LUXEMBURG, a district in the European low countries, of which the eastern part forms the grand-duchy of Luxemburg, and the western is the Belgian province of that name (for map, see Belgium). The name is derived from the chief town.
Under the Romans the district was included in the province of Belgica prima, afterwards forming part of the Frankish kingdom of Austrasia and of the empire of Charlemagne. About 1060 it came under the rule of Conrad (d. 1086), who took the title of count of Luxemburg. His descendants ruled the county, first in the male and then in the female line, until the death of the emperor Sigismund in 1437. Through the marriage of Sigismund’s daughter, Elizabeth, with the German king, Albert II., Luxemburg, which had been made a duchy in 1354, passed to the house of Habsburg, but was seized in 1443 by Philip III. the Good, duke of Burgundy, who based his claim upon a bargain concluded with Sigismund’s niece Elizabeth (d. 1451). Regained by the Habsburgs in 1477 when Mary, daughter and heiress of duke Charles the Bold, married the German king Maximilian I., the duchy passed to Philip II. of Spain in 1555, though subject to the laws of the empire, of which it still formed part. After a section had been ceded to France in 1659, the remainder was given to the emperor Charles VI. by the treaty of Utrecht in 1713. It was conquered by France in 1795, and retained by that power until the end of the Napoleonic wars. The congress of Vienna (1814–1815) erected Luxemburg into a grand-duchy, added part of the duchy of Bouillon to it, and assigned it to William I., king of the Netherlands, in return for the German territories of the house of Orange-Nassau, which Napoleon had confiscated in 1806, and which were given by the congress to the king of Prussia. In 1830 when the Belgian provinces separated from Holland, an effort was made to include Luxemburg in the new kingdom of the Belgians; but in November 1831 the powers decided that part of the grand-duchy should be retained by the king of Holland, who refused to accept this arrangement. Consequently the whole of Luxemburg remained in the possession of the Belgians until 1838, when the treaty of the 19th of April, concluded at the conference of London, enforced the partition of 1831.
The grand-duchy of Luxemburg, the portion under the rule of William I. retaining the name, was ruled by the kings of Holland until the death of William III. in 1890. William’s daughter, Wilhelmina, succeeded to the throne of Holland, but under the Salic law the grand-duchy passed to his kinsman, Adolphus, duke of Nassau, who died in 1905, and was succeeded by his son William (b. 1852).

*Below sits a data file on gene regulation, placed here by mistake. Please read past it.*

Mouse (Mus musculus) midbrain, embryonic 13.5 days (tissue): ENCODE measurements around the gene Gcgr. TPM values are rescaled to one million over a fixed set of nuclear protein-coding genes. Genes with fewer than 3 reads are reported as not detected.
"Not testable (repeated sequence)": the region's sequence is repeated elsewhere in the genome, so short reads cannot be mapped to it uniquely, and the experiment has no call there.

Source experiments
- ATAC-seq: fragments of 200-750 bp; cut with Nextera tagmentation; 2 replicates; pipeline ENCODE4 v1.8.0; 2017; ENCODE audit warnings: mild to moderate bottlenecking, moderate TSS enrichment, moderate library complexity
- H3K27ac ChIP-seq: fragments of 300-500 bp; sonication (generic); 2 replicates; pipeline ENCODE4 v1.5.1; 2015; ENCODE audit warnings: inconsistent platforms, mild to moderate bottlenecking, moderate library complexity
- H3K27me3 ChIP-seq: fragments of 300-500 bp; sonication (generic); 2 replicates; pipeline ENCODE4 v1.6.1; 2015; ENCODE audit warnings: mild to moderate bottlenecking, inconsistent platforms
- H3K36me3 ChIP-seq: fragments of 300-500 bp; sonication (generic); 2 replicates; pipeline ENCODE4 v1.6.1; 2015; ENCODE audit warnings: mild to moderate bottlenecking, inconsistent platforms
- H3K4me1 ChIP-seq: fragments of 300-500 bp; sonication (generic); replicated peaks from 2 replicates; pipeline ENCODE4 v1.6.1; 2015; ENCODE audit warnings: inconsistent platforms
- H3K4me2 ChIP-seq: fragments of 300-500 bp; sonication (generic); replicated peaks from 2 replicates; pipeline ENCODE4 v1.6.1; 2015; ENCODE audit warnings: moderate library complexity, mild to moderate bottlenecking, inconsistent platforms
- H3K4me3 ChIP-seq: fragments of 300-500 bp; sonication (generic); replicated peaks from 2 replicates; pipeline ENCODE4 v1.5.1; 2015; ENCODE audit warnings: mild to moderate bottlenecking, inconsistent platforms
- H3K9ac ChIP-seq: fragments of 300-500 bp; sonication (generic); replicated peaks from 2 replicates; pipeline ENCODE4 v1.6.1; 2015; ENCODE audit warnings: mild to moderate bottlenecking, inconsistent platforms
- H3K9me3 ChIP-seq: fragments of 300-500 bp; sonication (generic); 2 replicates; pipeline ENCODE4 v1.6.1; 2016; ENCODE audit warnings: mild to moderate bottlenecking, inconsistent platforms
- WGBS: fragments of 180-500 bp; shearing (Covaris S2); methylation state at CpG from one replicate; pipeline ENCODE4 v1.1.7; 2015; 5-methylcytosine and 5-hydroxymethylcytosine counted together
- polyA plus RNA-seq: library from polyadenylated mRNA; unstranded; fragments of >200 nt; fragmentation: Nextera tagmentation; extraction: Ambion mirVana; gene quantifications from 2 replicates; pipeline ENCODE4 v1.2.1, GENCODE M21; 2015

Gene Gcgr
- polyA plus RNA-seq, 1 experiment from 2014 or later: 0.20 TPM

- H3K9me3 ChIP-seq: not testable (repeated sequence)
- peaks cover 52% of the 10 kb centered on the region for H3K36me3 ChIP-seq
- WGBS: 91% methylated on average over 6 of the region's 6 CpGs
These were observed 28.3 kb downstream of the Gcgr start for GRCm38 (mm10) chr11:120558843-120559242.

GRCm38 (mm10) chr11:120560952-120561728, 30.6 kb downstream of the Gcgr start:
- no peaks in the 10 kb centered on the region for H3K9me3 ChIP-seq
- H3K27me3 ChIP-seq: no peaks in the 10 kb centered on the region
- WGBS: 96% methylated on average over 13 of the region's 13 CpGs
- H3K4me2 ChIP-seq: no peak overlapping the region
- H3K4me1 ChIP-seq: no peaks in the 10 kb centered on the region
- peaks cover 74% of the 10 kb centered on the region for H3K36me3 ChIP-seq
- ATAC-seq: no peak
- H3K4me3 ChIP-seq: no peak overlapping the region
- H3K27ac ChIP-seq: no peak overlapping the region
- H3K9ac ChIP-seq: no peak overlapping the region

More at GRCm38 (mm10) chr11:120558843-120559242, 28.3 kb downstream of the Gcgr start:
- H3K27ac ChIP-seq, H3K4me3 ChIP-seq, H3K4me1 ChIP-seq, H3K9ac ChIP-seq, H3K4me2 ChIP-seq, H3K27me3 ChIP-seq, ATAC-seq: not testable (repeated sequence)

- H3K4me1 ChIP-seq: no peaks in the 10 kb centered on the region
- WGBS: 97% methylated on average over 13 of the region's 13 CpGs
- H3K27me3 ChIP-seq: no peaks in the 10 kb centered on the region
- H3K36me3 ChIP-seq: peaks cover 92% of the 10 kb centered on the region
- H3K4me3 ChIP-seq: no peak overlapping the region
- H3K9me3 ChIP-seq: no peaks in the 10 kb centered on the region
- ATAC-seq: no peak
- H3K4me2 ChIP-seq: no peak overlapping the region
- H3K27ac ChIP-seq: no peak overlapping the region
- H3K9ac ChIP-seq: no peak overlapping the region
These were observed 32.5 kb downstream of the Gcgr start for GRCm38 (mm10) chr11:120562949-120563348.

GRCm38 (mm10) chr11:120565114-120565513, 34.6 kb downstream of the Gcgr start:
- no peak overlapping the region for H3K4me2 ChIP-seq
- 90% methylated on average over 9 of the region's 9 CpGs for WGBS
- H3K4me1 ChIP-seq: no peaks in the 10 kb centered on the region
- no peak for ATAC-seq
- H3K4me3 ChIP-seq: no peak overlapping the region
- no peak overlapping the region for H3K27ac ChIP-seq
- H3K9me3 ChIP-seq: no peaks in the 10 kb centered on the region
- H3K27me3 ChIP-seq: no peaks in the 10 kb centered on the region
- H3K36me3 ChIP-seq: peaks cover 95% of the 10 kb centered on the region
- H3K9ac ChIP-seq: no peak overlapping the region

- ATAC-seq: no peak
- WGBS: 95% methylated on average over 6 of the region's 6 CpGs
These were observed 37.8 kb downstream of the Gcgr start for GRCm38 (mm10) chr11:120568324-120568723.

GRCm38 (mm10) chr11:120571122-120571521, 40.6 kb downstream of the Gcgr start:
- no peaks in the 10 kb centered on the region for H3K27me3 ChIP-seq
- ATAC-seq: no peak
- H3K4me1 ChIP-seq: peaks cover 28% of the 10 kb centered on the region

By modifications of the treaty of Vienna the garrisoning of the fortress of Luxemburg had passed into Prussian hands, an arrangement which lasted until 1867. In the previous year the German Confederation, to which the grand-duchy of Luxemburg had belonged since 1815, had been dissolved; but the Prussians maintained their garrison in Luxemburg, which was not included in the new North German Confederation, while King William III. proposed to sell his rights over the grand-duchy to France. The Prussians were irritated by this proposal, but war was averted, and the question was referred to a conference of the powers in London. The treaty of London, signed on the 11th of May 1867, decided that the Prussian garrison must be withdrawn and the fortress dismantled, which was done in 1872. At the same time the great powers guaranteed the neutrality of the grand-duchy, and although a member of the German Zollverein, Luxemburg now forms a sovereign and independent state.
The Grand-Duchy lies S.E. of Belgium. Its area is 999 sq. m., with a population (1905) of 246,455. The people are nearly all Catholics. The country is rich in iron ore. The hills in the south of the duchy are a continuation of the Lorraine plateau, and the northern districts are crossed in all directions by outrunners from the Ardennes. The streams mostly join the Moselle, which forms the boundary between Luxemburg and the Rhine province for about 20 m. The Sure or Sauer, the most important stream in the duchy, rises at Vaux-les-Rosières in Belgian Luxemburg, crosses the duchy, and forms the eastern boundary from the confluence of the Our till it joins the Moselle after a course of 50 m., during which it receives the Wiltz, Attert, Alzette, White and Black Ernz, &c. The soil of Luxemburg is generally good; the southern districts are on the whole the most fertile as well as the most populous. Building materials of all sorts are obtained throughout the duchy. Besides the iron furnaces, situated in the south near the Lorraine plateau, there are tanneries, weaving and glove-making factories, paper-mills for all sorts of paper, breweries and distilleries, and sugar refineries. A German patois mixed with French words is spoken throughout the country; but French, which is employed by the commercial community, is also the common speech on the French and Belgian frontiers. Though liberty of worship prevails, Roman Catholicism is almost the sole form. The government is in the hands of the grand-duke, who sanctions and promulgates the laws. There is a council (staatsrat) of 15 members. There is a chamber of deputies with 48 members elected by the cantons (12 in number) for six years, half the body being elected every three years. No law can be passed without the consent of the chamber. Bills are introduced by the grand-duke, but the house has also the right of initiative. A single battalion (150) of volunteers composes the grand-ducal army. The gendarmerie consists of about 150 men. There are cantonal courts and two district courts, one at Luxemburg, the other at Diekirch, and a high court at Luxemburg. The bishopric of Luxemburg holds its authority directly from the Holy See. From 13,000,000 to 17,000,000 francs is the annual amount of the state budget, and the debt, consisting of loans contracted principally for the construction of railways, of which there are about 350 m., is 12,000,000 francs.